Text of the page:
HOUSTON—At a forum that brought together great thinkers from the energy industry and the IT industry, Al Walker, chairman, president and CEO of Anadarko Petroleum Corp. (NYSE: APC), praised the role of technology in allowing his company to do its job better.

Walker was the keynote speaker at Microsoft’s Global Energy Forum 2015. He began by marveling about the ability of the younger generation to pick up any piece of technology and master it within minutes. “I’m never going to learn all of the functionalities and capabilities of my phone,” he said. “Younger people seem to adapt to technology a lot quicker. I believe that part of the reason is that younger folks aren’t bound by the fear of failure that became so pervasive in our society.

“I’m not really sure that anyone fully appreciates what technology can do for us. But I am pretty sure of one thing—if you don’t change, you’re going to like being irrelevant even less.”

Walker reminded the audience that the oil and gas industry is technologically driven, using the examples of deepwater drilling, 3-D seismic technology and big data techniques. He also mentioned horizontal drilling and hydraulic fracturing.

“The marriage of these gave rise to the shale revolution, which is a big part of the reason why we’re talking about importing oil and enhancing our strategic influence around the world as a result,” he said.

He used an analogy from baseball regarding slugging percentages and batting averages. “The former is not actually a percentage,” he said. “It’s simply a measure to determine a player’s offensive capabilities.

“In the business of oil and gas and E&P, we use technology to improve our chance of success. This really sets in place how we allocate capital.”

The combination of horizontal drilling and hydraulic fracturing has caused the U.S. to be the No. 1 oil and gas producer in the world, and it has encouraged President Obama to establish a goal in 2014 to cut imports in half by 2020. “We’ll meet that goal this year,” Walker said.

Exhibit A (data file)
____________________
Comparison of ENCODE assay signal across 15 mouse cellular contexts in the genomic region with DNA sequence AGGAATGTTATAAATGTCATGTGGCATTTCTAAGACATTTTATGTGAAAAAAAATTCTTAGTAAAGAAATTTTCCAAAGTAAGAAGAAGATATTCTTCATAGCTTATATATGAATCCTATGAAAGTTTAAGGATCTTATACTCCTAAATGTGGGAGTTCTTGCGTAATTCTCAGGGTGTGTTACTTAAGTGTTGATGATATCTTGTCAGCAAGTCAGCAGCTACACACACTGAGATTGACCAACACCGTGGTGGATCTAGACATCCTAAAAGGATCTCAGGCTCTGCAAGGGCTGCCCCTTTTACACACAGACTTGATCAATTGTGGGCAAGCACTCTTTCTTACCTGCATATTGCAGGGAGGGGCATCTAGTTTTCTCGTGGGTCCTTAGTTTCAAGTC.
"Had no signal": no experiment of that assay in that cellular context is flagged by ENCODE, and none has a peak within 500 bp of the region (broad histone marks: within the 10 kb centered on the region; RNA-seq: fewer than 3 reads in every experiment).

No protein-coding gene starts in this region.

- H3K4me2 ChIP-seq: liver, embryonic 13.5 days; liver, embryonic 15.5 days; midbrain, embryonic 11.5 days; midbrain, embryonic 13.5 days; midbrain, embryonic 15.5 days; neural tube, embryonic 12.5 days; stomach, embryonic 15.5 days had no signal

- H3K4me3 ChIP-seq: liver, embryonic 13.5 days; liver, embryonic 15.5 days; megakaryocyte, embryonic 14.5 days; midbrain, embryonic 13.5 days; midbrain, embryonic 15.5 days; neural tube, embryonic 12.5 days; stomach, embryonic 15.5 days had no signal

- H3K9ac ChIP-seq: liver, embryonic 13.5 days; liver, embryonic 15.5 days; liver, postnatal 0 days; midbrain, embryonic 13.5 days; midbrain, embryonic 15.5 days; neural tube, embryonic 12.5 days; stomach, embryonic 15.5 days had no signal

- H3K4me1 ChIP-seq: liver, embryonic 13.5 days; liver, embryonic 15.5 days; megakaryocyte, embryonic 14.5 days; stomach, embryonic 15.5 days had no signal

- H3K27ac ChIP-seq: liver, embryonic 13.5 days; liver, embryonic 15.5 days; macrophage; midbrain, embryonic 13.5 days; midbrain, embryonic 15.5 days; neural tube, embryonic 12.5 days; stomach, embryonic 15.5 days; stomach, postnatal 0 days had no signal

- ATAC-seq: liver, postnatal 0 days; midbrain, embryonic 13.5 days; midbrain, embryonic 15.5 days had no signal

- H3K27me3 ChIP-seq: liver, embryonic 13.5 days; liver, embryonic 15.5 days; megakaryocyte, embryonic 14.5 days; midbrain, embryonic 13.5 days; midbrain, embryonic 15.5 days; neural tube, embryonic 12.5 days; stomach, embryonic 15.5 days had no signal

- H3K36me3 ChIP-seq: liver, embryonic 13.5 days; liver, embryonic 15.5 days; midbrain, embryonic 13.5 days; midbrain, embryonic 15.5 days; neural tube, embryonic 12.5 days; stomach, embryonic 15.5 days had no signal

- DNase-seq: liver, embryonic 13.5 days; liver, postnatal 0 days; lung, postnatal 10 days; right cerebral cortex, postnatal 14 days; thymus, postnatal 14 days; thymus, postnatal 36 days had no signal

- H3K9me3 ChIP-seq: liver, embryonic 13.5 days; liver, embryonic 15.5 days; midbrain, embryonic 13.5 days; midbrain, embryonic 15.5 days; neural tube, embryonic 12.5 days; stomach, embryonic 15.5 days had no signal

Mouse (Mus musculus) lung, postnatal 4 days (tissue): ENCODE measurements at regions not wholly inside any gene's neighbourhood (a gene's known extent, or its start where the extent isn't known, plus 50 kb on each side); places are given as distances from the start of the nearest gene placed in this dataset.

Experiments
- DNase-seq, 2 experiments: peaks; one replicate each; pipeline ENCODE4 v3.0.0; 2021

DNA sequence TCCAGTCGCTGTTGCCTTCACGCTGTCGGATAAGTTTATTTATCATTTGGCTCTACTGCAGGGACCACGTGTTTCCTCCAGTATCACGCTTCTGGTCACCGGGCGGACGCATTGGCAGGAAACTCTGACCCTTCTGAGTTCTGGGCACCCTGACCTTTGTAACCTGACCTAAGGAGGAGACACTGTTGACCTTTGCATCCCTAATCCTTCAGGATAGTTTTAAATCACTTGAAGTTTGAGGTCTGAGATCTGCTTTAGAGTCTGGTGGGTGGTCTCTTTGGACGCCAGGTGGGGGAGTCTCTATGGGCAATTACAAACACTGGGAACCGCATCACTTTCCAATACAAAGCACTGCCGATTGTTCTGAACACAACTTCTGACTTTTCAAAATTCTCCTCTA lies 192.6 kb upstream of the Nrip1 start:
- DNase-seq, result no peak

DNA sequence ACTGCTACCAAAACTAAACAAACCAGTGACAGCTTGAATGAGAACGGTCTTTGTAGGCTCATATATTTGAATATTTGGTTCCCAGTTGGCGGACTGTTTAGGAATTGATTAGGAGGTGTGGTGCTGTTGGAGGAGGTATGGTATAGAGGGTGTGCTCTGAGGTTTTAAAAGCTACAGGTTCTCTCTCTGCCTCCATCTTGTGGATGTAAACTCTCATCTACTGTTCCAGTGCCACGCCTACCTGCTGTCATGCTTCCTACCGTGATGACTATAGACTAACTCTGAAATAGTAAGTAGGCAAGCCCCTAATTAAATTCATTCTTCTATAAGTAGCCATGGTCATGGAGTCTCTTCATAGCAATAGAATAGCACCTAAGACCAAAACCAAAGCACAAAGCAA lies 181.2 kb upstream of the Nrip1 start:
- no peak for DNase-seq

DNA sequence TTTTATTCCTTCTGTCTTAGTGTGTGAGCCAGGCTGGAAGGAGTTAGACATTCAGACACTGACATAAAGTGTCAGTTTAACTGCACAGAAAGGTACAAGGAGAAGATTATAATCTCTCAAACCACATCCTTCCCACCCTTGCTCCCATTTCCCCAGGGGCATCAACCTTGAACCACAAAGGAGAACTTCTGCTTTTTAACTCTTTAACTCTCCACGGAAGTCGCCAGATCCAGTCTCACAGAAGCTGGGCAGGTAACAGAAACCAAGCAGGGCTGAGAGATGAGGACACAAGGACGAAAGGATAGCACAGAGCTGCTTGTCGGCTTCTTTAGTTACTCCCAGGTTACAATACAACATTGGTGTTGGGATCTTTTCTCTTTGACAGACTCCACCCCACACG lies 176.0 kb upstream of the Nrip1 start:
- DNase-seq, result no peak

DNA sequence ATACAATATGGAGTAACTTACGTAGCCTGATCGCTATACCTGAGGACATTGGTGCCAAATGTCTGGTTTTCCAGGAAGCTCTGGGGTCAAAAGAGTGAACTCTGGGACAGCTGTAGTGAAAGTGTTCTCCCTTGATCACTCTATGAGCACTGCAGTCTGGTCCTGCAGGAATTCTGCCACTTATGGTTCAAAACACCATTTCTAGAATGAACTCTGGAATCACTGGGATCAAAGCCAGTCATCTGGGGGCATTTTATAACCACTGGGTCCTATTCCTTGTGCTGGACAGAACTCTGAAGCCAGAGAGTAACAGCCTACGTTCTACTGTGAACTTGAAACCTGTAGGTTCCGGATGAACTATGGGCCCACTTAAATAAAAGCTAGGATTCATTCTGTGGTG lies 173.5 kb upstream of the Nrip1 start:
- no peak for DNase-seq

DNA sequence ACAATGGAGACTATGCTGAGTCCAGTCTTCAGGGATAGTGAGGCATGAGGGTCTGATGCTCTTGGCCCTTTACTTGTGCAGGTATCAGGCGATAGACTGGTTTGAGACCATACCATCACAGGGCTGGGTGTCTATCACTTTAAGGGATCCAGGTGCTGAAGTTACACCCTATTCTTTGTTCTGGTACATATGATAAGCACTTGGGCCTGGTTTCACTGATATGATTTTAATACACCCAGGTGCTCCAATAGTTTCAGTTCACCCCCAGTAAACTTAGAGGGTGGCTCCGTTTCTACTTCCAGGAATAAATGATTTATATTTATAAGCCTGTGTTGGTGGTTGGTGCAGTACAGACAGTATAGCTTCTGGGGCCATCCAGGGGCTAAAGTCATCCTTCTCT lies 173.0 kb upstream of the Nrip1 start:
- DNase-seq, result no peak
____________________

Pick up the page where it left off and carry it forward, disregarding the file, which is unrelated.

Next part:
Of course, these types of disruptive technologies also can have negative impacts. “Technology in our business has been so successful in the energy business that supply of oil and natural gas today exceeds demand,” he said. “As a result, commodity prices have fallen dramatically since the middle of last year, and price has moved down the curve.”

This will force energy companies to do things better, Walker said, but not necessarily bigger. The focus is more on greater efficiencies in drilling and completions, which again is driven by technology.

Technological Advances

Beyond supply dynamics, he said, producing these resources in a sustainable manner is a priority. “Our company was one of the first in the nation to partner with the EDF [Environmental Defense Fund], the state of Colorado and others to develop new leak detection standards that utilize leading-edge infrared technology and other technologies to detect and address methane leaks,” he said.

Furthermore, the country has made great strides in reducing its CO2 output, and much of this improvement is being driven by the fact that electricity generation has moved from coal to natural gas. This has forced carbon emissions to their lowest levels since the early 1990s, Walker said.

“Translation: We’re producing more while emitting less, and we’re continuously improving,” he said.

Water usage is another area where technology comes to the fore. Walker said the industry is recycling or reusing up to 100% of the water it uses in its operations. It’s also using water that doesn’t compete with other needs such as effluent in Colorado.

Additionally, technology has enabled the industry to dramatically decrease its surface footprint. “We produce 20 times the amount of energy over the lifetime of these wells as we used to with a larger footprint,” he said. “We’ve also installed lots of pipelines using automation and remote monitoring, eliminating, believe it or not, more than 40 million truck miles in Colorado alone.”


Walker noted that the key going forward is collaboration between government officials. “The climate of limits needs to be avoided,” he said. “I’d like to see us have an environment where … we have an optimistic view of what technology can do. Let’s use the economic success that we’ve had to continue to drive new technologies and solutions.

“Advances in technology that you’ve made, those that we’ve made and, more importantly, those that we will continue to make together have the potential to create a tremendous opportunity.”

Contact the author, Rhonda Duey, at rduey@hartenergy.com.